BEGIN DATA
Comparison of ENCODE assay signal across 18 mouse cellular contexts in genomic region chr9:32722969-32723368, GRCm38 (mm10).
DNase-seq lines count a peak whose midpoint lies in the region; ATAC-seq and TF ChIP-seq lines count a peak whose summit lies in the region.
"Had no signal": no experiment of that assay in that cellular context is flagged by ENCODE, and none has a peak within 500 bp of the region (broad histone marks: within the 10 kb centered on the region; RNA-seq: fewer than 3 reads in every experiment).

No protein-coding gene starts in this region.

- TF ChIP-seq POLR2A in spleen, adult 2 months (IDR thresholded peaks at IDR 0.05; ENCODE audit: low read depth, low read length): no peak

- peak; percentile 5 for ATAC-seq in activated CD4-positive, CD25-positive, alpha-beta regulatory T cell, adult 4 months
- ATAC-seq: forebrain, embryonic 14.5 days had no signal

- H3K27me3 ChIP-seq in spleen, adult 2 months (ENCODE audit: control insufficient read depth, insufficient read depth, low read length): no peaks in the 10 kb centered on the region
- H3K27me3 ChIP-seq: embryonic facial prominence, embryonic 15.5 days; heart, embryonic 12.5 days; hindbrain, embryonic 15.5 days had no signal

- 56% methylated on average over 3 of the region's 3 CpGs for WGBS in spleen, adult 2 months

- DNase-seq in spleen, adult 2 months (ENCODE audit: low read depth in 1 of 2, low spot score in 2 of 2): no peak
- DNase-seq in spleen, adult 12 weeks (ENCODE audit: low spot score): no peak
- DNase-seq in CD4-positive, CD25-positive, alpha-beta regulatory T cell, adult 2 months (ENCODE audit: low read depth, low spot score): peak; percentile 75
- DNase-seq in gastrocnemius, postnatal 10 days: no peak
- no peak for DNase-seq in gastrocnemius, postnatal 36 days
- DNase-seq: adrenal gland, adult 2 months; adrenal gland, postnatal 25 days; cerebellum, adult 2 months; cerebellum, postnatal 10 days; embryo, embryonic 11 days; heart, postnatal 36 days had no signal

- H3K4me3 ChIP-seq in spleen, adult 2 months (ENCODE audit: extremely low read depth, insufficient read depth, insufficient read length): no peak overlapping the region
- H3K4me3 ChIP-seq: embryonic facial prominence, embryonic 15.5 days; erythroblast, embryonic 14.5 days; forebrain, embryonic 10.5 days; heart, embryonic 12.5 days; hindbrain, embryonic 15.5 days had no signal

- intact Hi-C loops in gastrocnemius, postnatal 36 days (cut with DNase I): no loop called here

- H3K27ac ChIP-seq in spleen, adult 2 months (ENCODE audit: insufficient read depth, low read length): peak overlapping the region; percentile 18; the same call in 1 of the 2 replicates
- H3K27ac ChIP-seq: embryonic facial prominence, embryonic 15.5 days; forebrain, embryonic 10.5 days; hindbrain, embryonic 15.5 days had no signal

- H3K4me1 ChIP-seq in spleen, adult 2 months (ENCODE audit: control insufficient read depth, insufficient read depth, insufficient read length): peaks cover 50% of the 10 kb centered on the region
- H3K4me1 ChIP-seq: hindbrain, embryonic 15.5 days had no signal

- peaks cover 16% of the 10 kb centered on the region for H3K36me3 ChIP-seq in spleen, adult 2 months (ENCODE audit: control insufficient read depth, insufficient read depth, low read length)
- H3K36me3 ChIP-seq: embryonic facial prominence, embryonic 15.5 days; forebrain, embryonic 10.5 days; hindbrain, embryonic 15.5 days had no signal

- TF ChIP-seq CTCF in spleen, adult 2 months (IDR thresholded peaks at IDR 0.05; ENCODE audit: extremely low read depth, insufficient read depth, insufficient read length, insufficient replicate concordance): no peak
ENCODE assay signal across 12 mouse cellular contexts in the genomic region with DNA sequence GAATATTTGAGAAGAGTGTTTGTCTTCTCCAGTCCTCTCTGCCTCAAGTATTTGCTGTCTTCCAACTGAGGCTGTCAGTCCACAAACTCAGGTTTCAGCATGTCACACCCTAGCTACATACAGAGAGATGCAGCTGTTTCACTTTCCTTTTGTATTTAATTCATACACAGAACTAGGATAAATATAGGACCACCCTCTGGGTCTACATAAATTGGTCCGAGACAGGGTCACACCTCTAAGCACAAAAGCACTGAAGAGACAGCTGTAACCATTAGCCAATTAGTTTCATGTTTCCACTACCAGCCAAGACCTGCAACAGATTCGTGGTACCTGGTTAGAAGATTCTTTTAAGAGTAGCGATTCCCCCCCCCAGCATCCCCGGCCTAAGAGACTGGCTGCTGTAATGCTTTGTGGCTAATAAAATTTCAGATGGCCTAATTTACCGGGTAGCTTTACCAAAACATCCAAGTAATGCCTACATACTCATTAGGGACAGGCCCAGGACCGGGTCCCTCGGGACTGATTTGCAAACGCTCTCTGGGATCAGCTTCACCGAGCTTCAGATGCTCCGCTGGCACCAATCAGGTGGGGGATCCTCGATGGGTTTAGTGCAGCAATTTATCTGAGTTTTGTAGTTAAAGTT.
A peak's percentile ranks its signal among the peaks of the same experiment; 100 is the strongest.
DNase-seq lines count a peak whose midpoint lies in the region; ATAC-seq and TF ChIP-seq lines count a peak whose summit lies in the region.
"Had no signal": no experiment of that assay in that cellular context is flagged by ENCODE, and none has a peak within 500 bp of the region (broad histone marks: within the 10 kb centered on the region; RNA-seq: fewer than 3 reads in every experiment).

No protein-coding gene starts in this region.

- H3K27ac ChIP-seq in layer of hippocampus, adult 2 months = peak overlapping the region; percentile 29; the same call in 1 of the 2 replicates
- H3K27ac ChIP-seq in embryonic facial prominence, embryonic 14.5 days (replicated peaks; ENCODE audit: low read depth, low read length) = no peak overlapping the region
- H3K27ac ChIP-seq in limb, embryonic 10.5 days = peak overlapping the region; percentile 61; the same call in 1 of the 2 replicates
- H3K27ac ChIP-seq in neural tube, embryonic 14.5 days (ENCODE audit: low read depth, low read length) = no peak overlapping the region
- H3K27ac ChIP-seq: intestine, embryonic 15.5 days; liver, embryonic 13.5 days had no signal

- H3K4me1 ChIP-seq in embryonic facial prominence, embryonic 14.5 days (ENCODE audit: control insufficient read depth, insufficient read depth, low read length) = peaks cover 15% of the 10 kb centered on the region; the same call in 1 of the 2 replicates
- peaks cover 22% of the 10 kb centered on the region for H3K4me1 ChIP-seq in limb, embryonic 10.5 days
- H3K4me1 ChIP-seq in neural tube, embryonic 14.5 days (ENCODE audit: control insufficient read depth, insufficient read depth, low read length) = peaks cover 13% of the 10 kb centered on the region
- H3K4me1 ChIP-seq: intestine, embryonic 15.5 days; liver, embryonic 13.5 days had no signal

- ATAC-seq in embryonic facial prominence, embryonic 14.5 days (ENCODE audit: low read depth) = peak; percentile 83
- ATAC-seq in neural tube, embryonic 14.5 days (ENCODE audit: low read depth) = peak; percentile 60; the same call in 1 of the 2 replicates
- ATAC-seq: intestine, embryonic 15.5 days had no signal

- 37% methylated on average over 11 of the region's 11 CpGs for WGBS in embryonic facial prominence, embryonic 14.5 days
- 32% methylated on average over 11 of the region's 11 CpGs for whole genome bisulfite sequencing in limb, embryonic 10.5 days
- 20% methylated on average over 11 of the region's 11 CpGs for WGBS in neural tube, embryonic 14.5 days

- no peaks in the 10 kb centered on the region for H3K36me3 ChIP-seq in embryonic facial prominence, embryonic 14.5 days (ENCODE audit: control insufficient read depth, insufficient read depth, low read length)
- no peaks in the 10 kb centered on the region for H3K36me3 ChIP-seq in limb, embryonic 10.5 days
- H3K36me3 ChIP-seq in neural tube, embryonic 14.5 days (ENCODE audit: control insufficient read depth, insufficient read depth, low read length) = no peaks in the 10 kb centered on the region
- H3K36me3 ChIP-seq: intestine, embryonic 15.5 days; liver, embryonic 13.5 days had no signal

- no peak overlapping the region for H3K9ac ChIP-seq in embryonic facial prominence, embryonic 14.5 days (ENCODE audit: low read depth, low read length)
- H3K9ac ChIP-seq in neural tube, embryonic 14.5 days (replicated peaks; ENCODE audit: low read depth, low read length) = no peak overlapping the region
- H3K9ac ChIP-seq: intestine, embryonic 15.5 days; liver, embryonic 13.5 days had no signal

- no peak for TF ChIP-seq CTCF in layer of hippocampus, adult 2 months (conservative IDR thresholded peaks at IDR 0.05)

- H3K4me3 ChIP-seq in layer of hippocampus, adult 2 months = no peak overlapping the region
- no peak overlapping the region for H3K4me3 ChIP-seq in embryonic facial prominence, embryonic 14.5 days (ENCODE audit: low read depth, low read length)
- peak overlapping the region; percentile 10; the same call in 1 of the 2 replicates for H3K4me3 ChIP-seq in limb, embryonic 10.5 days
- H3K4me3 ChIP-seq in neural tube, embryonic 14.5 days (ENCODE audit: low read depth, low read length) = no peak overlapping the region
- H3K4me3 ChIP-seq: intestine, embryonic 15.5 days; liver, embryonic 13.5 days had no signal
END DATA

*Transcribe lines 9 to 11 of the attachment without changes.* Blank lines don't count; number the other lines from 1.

- H3K27me3 ChIP-seq: embryonic facial prominence, embryonic 15.5 days; heart, embryonic 12.5 days; hindbrain, embryonic 15.5 days had no signal

- 56% methylated on average over 3 of the region's 3 CpGs for WGBS in spleen, adult 2 months

- DNase-seq in spleen, adult 2 months (ENCODE audit: low read depth in 1 of 2, low spot score in 2 of 2): no peak